How to automatically install IDE extensions in AWS CodeCatalyst Dev Environments

13 Dec, 2023
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Did you know that you can customize your AWS CodeCatalyst dev environment with IDE extensions? In this post, I will describe how you can automatically install IDE extensions in development containers which use the devfile configuration standard.

What is CodeCatalyst?

AWS CodeCatalyst is a CI/CD platform that bundles the different members of the AWS Code family (such as CodeCommit, CodeDeploy and CodeBuild) into a single service. A key feature of CodeCatalyst is its ability to spin up remote development environments. If you want to know more about the development environments and their benefits, I give a brief introduction in another article here.

In CodeCatalyst, development environments (or ‘dev environments’) are containers that can be configured using the devfile file format. The AWS documentation gives a brief overview on how to launch them. The great thing about development containers is that you can extend them with utility and productivity tools, like the AWS CLI or Github Copilot. Curiously, the official documentation does not actually explain how to do this! Let’s take a further look down below on how to achieve this.

Customizing your dev environment

IDE plugins are actually not defined in the devfile.yaml file itself (as opposed to, for example, the devcontainer standard). Instead, it expects the remote IDE server to handle this.

This means that customization will be implemented differently for each IDE! In this post, I will explain how to customize your VSCode environment. If you use a different IDE such as JetBrains, I hope this post can still serve as an inspiration for your own solution.

Let’s get started!

For VSCode, we can specify recommended extensions in a .vscode/extensions.json file as follows:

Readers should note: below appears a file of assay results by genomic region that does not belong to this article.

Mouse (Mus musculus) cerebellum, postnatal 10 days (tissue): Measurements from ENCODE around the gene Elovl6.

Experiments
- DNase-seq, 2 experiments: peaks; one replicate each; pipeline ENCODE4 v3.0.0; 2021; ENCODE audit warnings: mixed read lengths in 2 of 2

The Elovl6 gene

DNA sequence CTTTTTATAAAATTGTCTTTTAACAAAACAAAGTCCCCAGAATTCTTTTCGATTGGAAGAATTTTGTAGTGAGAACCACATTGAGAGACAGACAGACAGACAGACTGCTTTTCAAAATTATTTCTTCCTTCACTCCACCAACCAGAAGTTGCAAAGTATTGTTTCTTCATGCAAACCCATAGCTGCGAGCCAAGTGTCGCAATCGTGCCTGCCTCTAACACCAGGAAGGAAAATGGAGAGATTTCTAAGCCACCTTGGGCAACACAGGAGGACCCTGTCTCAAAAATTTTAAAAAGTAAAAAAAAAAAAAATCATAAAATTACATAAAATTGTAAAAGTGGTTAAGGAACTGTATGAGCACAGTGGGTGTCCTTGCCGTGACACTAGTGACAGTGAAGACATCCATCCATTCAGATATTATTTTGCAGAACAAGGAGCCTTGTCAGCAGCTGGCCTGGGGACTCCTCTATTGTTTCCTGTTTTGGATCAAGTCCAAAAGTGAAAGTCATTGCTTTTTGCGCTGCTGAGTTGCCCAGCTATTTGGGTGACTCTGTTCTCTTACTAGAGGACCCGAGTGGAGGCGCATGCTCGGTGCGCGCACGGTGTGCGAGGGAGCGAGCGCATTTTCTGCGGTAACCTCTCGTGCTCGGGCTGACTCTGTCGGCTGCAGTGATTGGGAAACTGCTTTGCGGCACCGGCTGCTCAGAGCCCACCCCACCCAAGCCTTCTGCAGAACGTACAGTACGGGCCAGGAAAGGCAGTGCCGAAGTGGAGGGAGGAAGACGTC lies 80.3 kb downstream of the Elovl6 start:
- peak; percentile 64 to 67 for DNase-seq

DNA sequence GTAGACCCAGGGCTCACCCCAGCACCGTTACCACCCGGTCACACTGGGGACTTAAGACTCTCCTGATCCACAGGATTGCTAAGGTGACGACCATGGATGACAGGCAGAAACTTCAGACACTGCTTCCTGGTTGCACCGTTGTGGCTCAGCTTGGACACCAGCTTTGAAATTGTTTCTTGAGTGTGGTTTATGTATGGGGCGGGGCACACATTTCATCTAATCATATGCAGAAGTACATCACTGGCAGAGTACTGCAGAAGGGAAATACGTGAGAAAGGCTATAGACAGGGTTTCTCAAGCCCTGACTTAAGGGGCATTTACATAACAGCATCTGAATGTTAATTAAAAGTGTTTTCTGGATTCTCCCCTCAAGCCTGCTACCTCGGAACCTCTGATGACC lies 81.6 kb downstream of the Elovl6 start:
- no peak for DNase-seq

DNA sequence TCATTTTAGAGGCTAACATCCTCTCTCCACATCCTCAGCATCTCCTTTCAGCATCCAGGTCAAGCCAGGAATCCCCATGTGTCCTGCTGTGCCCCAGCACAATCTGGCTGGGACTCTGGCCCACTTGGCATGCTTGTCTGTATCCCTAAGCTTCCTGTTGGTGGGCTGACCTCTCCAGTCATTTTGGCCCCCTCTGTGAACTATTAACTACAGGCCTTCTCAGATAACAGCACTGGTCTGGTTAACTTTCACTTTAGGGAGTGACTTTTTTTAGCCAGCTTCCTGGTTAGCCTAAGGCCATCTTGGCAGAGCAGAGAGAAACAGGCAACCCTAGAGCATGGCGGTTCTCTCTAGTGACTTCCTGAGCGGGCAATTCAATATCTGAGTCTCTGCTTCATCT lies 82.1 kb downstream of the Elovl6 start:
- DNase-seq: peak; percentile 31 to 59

"recommendations": [

After you have saved your changes and restarted your workspace, you will now receive a prompt whether to install your recommended plugins.

If you don’t want to install your plugins manually every time you create a new dev environment, we can also automate this step using VSCode tasks. We can define tasks in the vscode/tasks.json configuration file. Tasks can be used to automate various processes within VSCode, including installing IDE extensions!

Place the following configuration in your .vscode/tasks.json file:

    "version": "2.0.0",
    "tasks": [
                "label": "Automatically install VSCode addons in AWS CodeCatalyst",
                "type": "shell",
                "command": "cat ./.vscode/extensions.json | jq -r .recommendations[] | xargs -L 1 code --install-extension",
                "runOptions": {
                    "runOn": "folderOpen"
                "presentation": {
                    "reveal": "silent"

The command specified in this task will read all the recommended addons from the .vscode/extensions.json file and provide those as arguments to the VSCode CLI. The CLI then installs all the addons for us. We don’t necessarily have to use the .vscode/extensions.json file of course – it can be any file that we can read the input from.

After saving your changes, relaunch the dev environment and all your extensions will be installed! This can greatly speed up the installation of various tools that may not be baked into your standard development container image.


In this post I showed how to install IDE extensions in your CodeCatalyst development environment. For VSCode, you can manually install addons by specifying them in the .vscode/extensions.json file, or you can let the IDE server handle everything by by creating an extension installation task in the .vscode/tasks.json file.


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